BRISTOL, Vt. -
Going green comes with its challenges especially in the kitchen. That's why one woman has created a product that's getting quite the buzz.
Inside a sweet smelling Bristol factory the worker bees are busy infusing organic cotton fabric with a bee's wax mixture to make Bee's Wrap.
It's an eco-friendly alternative to plastic wrap.
"An easy way to eliminate plastic which I think we all struggle with in the kitchen; it's such a habit to reach for plastic wrap," said Sarah Kaeck from Bee's Wrap.
The sheets of Bee's Wrap come in three sizes and can be reused for about a year with regular use. The fabric starts to soften and be more pliable yet still holds its seal.
Kaeck: It's beeswax, jojoba oil and tree resin.
Reporter Gina Bullard: What does that do?
Kaeck: The oil helps the bee's wax from cracking.
Kaeck came up with the idea over a year ago. The stay at home mom of three was making aprons for extra income when a family member told her about coating fabric in beeswax. Kaeck realized she was onto something buzz worthy. What started in her garage is now in a factory that employs five people.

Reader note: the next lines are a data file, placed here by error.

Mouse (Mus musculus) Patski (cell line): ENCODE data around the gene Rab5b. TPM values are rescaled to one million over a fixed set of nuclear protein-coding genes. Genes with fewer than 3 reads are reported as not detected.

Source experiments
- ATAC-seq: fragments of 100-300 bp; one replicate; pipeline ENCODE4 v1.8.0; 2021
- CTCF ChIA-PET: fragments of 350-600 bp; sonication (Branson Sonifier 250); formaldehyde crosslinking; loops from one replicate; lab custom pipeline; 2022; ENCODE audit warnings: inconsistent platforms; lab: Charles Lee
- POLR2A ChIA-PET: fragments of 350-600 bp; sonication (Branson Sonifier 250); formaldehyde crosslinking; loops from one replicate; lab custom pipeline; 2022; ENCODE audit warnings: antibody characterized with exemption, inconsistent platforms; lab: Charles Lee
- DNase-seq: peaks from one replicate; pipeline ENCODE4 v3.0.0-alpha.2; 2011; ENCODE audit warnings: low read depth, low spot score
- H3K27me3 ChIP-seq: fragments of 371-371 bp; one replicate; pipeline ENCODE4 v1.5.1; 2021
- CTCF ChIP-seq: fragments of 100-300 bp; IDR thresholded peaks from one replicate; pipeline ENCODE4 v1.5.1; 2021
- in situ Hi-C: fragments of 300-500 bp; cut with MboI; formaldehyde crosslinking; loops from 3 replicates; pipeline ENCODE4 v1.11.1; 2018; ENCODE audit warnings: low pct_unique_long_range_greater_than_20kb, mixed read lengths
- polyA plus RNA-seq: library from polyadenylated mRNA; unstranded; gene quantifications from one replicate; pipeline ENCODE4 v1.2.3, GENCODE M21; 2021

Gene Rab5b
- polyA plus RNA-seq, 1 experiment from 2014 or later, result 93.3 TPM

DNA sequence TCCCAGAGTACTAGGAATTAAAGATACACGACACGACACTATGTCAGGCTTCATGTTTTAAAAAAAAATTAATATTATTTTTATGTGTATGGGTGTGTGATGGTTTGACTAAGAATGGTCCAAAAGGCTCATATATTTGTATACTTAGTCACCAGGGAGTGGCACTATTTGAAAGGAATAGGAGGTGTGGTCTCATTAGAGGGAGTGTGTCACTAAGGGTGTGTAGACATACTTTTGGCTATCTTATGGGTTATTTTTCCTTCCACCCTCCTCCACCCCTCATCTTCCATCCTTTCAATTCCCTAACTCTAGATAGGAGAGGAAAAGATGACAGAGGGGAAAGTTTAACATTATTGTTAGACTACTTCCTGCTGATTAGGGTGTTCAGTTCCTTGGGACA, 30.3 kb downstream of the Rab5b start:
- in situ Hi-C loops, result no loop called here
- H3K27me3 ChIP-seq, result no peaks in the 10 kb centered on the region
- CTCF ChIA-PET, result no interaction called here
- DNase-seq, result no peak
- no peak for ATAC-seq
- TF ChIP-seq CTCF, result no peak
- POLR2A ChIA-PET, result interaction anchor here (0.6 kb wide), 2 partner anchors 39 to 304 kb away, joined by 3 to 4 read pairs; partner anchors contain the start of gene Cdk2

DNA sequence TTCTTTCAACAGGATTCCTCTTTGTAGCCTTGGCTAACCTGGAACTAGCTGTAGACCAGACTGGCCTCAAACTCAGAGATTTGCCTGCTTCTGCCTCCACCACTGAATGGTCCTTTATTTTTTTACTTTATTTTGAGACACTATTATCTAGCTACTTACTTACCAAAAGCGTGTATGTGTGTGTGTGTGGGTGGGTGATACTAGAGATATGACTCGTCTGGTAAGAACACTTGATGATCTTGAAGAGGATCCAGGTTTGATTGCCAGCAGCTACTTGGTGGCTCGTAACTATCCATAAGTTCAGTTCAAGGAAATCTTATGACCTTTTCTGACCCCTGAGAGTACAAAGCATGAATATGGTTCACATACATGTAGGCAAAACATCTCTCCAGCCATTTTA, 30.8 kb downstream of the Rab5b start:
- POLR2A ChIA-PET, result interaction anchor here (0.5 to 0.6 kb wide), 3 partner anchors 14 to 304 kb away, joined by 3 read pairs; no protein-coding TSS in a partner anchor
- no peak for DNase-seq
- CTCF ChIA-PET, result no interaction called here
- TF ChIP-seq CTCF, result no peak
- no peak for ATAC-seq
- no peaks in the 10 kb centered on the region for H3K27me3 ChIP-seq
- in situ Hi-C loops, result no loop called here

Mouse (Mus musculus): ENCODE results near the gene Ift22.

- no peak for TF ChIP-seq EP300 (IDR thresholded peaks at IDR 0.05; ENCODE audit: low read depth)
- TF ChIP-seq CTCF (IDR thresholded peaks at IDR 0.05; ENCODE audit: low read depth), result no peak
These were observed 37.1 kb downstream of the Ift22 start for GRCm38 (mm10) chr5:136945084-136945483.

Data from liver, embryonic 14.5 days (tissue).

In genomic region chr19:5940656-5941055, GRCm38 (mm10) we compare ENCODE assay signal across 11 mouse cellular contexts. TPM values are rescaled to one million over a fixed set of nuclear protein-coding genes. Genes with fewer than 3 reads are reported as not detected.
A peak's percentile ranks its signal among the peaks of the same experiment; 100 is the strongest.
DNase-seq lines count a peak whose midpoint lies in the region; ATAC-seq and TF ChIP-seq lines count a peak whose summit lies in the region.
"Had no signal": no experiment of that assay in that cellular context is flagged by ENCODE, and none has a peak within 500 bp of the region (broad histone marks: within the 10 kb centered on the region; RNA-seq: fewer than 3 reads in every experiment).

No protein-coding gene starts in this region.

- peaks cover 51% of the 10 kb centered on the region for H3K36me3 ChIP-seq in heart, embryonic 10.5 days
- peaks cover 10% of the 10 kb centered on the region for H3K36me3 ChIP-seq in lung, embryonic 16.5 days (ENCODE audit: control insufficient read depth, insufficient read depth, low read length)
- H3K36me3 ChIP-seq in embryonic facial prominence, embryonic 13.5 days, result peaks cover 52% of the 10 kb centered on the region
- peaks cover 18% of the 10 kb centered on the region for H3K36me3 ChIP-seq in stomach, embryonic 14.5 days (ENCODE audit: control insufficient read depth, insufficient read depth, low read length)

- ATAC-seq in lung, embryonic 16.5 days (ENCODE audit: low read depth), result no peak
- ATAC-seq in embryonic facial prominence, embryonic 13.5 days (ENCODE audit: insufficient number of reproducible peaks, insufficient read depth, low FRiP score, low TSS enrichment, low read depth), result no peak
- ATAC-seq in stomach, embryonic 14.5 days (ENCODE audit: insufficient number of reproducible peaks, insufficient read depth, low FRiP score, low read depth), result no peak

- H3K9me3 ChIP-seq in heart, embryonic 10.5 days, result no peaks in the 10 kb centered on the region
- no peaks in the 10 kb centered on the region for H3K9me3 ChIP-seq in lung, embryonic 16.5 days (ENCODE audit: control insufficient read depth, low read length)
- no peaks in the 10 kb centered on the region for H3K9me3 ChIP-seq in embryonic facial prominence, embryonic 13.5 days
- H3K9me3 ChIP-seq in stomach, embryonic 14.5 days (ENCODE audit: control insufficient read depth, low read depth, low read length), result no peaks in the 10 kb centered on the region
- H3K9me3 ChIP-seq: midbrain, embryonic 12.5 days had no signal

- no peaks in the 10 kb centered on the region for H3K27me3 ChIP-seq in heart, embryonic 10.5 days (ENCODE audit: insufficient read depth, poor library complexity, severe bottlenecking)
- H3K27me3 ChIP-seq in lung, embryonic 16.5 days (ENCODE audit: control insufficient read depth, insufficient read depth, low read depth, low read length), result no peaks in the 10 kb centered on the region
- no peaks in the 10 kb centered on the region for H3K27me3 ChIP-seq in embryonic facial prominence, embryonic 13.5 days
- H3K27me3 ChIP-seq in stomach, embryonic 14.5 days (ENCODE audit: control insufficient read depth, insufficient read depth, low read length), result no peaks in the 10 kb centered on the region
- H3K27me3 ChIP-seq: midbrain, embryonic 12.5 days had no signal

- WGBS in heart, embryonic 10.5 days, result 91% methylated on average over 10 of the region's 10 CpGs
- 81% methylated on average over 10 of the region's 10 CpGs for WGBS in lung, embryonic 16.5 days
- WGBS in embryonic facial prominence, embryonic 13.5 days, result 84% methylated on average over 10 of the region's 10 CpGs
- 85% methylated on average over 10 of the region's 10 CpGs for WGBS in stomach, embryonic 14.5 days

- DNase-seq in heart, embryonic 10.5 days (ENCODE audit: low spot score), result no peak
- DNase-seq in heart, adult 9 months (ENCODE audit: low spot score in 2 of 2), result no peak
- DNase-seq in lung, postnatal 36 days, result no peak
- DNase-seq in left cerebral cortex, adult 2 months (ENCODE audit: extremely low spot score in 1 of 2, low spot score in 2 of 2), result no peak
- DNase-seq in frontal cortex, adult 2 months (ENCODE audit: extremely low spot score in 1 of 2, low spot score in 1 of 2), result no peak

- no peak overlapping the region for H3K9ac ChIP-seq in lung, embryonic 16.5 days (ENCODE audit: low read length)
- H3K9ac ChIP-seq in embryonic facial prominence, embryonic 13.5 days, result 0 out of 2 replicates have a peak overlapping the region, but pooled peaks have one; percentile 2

"The warmth of your hands softens it just enough so you can mold it around a bowl sandwich, and when it cools which is instantly; it keeps its seal," said Kaeck.
Bees Wrap is sold in over 200 stores across the United States and in several countries like New Zealand, Australia and Hong Kong. About 2,400 sheets fly out each month. A set of the three sizes of Bee's Wrap cost $18.
Bullard: Sarah does the food ever start tasting like bee's wax?
Kaeck: The first couple uses there's the scent but then it fades away and you don't notice it at all.
Bullard: And how do you clean it?
Kaeck: It's so very important that you wash in cool water with a little dish soap and hang to dry.
It's a product that's greening up kitchens by banishing plastic wrap and replacing it with Bee's Wrap that's Made in Vermont.For more information on where you can find this product in Vermont click here